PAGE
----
Much of the recent panic selling in the stock market comes from several factors including Standard and Poor’s downgrade of U.S. Debt from triple A to double A plus, slow moving economy, high unemployment rate, financial woes in Europe and of course our dysfunctional government.
It is no wonder the markets are in a volatile state with wild market swings changing from moment to moment. It’s enough to scare any investor and cause anxiety and missteps in making poor investment choices.
It is strongly recommended that an investor create a stop loss strategy which monitors stock price movement and issues price alerts when a stock, mutual fund or exchange traded fund meets a preset price alert.
There are many investment software programs that track and monitor investments along with price alerts. You can also create your own using Microsoft Excel or if you prefer a free alternative try OpenOffice spreadsheet program.
I produce a report that monitors specific securities and flags potential problems, as well as when a stock or mutual fund reaches a preset high alert. There are three levels that trigger an alert.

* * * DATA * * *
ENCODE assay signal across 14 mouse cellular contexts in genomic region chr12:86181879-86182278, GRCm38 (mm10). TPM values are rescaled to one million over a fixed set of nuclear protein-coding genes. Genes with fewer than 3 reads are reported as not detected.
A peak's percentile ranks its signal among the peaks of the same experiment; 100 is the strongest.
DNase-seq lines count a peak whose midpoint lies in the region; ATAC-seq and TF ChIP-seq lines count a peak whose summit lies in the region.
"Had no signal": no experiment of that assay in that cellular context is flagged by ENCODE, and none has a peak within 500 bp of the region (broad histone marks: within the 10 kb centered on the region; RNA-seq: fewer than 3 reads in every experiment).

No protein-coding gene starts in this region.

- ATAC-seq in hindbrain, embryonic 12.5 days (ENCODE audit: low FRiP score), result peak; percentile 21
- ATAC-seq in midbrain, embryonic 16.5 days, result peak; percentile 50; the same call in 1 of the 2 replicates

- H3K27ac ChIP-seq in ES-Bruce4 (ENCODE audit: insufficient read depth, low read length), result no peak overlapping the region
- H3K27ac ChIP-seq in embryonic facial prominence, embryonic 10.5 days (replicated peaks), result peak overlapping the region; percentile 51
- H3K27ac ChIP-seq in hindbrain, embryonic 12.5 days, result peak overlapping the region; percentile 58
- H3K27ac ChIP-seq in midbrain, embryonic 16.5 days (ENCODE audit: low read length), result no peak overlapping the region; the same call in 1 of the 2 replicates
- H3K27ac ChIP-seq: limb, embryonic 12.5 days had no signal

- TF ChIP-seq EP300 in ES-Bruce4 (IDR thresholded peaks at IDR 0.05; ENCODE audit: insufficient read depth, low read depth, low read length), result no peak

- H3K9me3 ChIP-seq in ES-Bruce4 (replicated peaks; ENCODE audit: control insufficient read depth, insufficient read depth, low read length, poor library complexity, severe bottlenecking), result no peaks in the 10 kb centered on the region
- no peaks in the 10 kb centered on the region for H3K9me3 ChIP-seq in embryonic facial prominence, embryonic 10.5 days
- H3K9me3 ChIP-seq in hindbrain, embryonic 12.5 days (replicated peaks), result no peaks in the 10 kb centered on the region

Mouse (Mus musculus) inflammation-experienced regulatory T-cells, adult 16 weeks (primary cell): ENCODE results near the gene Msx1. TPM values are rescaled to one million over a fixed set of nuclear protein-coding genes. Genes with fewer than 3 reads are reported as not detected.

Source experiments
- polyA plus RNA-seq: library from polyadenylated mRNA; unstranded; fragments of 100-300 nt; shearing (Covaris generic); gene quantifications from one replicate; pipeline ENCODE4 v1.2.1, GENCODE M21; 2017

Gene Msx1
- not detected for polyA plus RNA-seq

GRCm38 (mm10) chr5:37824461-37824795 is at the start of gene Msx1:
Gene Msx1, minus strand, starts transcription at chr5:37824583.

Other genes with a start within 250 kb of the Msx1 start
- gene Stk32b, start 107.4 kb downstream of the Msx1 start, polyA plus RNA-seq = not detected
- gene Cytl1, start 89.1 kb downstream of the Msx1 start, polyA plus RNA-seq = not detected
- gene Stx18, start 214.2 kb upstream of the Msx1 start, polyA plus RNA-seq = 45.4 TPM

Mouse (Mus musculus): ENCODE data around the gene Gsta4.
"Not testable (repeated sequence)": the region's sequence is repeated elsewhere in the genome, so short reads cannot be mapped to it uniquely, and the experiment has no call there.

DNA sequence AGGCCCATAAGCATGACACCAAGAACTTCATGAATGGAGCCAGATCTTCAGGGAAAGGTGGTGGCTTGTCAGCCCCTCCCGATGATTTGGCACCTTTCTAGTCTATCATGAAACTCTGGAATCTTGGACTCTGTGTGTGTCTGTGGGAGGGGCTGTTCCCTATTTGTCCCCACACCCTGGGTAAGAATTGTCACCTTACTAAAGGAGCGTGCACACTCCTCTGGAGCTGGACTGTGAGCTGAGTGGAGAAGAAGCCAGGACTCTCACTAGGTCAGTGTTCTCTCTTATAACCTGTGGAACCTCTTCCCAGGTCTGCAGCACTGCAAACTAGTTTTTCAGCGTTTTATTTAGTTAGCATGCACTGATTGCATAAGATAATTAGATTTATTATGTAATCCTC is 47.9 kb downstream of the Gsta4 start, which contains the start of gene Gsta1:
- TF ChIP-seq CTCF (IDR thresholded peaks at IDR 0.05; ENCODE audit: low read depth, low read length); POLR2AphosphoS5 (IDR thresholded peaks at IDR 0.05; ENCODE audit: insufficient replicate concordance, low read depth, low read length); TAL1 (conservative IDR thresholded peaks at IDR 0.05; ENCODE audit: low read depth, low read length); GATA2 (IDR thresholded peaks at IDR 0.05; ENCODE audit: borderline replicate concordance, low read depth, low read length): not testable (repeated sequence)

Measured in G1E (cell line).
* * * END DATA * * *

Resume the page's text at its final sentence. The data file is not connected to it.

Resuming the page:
- 10 % alert if price is below cost basis.
- Sell alert if the security falls below a preset percentage.
- High alert if the price movement advances upward.
If a high alert is triggered, then I move the other two alerts upward to protect my gains and reset the high alert as well.
In case of a total market melt down where the overall market moves dramatically downward even if securities reach sell price alerts. I may not sell if the stock in question has a strong balance sheet and or pays a dividend above 3 % and that dividend is safe.
True these quality stocks may drop significantly as they did in the fall of 2008 reaching a decline of 45% or more, but they rebounded nicely once the market began to turn around.
I would recommend you sell if any specific stock falls to a sell target price if said company is speculative, doesn’t have a strong balance sheet or high dividends to support itself during a market down turn.
In a down market if I own strong companies, especially those with a long history of paying dividends, I prefer to hold and collect the dividends versus selling the stock and allowing the proceeds to sit in a very low money market account. Trying to time the market and re-enter is extremely difficult and in most cases, investors miss the bulk of appreciation once the market turns around.
The most important lesson is not to panic during volatile market swings and keep a cool head.